Title: Say Yes to the Marquess (Castles Ever After, #2)
Author: Tessa Dare
Rating: 4 Stars
Say Yes to the Marquess is easily one of my favorite historical romance novels, right up there with Courtney Milan's Unraveled. I often struggle with historical fiction because every series is composed of a series of companion novels--and that, frankly, bores me. Quite simply put, I am not suited to such a dull series of companion novels. I enjoy the secondary characters to a love story well enough but, when I find out that there's an entire novel devoted to their romance, I either envision that scenario myself--so much so that the actual novel pales since it doesn't follow the structure in my mind--or I simply fail to connect with that character on a level stronger than "secondary character." Thus, with historical romances, I wind up having to read every single novel an author writes since I never fall in love with an entire series. It's always two books from their debut quartet, one book from their sophomore trilogy, and a novella from their current assignment; I will be the first to admit, it's a chore. After all, it's not the authors I love but the romances and if I'm not on board with the characters, I drift off for their epic love story.
With the Castles Ever After Series, though, each companion novel is composed of a completely different heroine. The only similarity between these novels which cause them to be bunched together is the fact that their setting is at a castle and, for each heroine, this castle represents something completely unique and revelatory about their personalities. In Romancing the Duke, the predecessor to Say Yes to the Marquess, the castle was--literally--the fairy tale the protagonist dreamt of and never attained. In Say Yes to the Marquess, though, it represents freedom to Clio, an intelligent woman who has waited eight years for her engagement to Piers Brandom to culminate in marriage. When Clio's uncle passes away and leaves his castle to Clio, she recognizes that she no longer needs marriage to support her; she has a castle. But Rafe Brandon, the notorious younger brother of Piers and his complete opposite in every way--a rake and prizefighter where Piers is a diplomat--won't let Clio call off the engagement. Piers is finally returning to England and Rafe is determined that Clio will marry. But years of restrained passion lie between Clio and Rafe and in Rafe's determination to make Clio marry, he just may want her to marry him instead.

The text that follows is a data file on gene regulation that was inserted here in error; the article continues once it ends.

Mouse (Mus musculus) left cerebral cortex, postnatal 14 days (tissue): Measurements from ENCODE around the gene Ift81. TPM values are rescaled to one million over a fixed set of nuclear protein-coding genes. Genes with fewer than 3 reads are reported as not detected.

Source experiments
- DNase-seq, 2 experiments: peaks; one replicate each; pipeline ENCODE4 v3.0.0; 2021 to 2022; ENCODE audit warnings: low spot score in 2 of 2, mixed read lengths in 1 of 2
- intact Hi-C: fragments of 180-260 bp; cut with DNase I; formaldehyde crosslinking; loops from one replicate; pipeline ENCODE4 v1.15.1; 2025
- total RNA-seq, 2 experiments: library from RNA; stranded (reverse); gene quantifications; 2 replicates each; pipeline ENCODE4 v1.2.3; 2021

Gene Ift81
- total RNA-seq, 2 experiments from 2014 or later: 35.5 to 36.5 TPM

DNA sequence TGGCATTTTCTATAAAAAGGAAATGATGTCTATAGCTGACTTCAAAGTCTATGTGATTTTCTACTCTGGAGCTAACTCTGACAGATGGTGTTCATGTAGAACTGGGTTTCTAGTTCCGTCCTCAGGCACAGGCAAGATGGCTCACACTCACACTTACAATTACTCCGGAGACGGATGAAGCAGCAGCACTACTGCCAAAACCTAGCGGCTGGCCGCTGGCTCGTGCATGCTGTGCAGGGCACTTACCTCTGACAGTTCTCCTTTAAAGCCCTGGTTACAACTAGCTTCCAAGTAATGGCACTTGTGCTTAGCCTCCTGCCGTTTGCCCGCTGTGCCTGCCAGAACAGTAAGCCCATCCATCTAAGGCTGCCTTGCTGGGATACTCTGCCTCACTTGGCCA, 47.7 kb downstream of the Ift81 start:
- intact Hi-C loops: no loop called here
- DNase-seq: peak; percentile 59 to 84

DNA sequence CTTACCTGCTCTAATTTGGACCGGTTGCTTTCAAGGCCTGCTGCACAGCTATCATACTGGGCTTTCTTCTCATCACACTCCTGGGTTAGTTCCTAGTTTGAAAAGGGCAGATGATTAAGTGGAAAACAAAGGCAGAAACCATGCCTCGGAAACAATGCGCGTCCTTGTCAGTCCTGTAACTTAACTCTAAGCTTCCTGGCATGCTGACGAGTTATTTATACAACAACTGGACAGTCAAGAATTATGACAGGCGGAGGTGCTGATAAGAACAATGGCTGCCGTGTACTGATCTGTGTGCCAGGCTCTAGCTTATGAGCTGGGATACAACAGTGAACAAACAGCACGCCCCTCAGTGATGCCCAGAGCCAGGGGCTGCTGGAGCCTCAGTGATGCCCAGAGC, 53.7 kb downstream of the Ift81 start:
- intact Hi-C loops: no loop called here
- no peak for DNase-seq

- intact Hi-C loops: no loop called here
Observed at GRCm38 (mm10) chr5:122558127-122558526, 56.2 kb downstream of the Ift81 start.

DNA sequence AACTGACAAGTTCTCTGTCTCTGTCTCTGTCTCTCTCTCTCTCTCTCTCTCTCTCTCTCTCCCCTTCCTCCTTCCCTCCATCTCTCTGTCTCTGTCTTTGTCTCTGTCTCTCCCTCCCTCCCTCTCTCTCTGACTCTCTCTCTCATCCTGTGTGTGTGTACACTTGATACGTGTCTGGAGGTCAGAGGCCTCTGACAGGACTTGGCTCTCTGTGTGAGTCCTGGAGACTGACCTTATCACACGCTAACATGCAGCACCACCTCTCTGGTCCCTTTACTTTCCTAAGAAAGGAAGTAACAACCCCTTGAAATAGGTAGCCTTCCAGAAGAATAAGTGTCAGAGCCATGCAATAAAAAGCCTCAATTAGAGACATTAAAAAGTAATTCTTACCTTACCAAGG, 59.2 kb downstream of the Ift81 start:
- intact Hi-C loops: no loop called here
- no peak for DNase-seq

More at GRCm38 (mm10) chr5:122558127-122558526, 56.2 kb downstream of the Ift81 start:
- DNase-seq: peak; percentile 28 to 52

Say Yes to the Marquess is the perfect slow-burn, forbidden, friends-to-lovers romance. Clio and Rafe grew up together and have always had an easy rapport between them. Though they have had little contact over the years, particularly since Rafe grew estranged from his family, the situation at hand has them in closer proximity than ever before. It is impossible not to love the relationship between Clio and Rafe from the start. Both wear facades; her of societal gentility, him of rakishness. In reality, though, Clio isn't the perfect gentlewoman others believe her to be for she aspires for more beyond the confines of society; of a marriage with love, of freedom to run her own business, of a life spent pleasing herself, not others. Similarly, Rafe hides behind a tough, manly facade despite the fact that all he wants is the love and affection denied to him as a child. Clio and Rafe understand one another in ways others do not and that deep-seated comprehension, alongside their burning sexual tension and the impending marriage of Clio and Piers looming ahead all makes for a highly entertaining read.
What's more, Say Yes to the Marquess is one of the most empowering novels I've come across. When asked if there is another in her life, Clio replies that yes, there is--her. Clio yearns to put herself above all else for once in her life and her journey to attaining that confidence--confidence not only in her abilities to provide for herself but confidence in her curvaceous figure as well--is deftly handled and inspiring. If there's one thing that the Adult Romance genre excels in, it is in writing headstrong feminist heroines who fall in love with equally strong male counterparts who, above all else, respect not only them, but their dreams as well. (If only we could see more of that in every other genre too...) Nevertheless, Say Yes to the Marquess is another resounding triumph for Tessa Dare. Truly, I cannot recommend this series enough.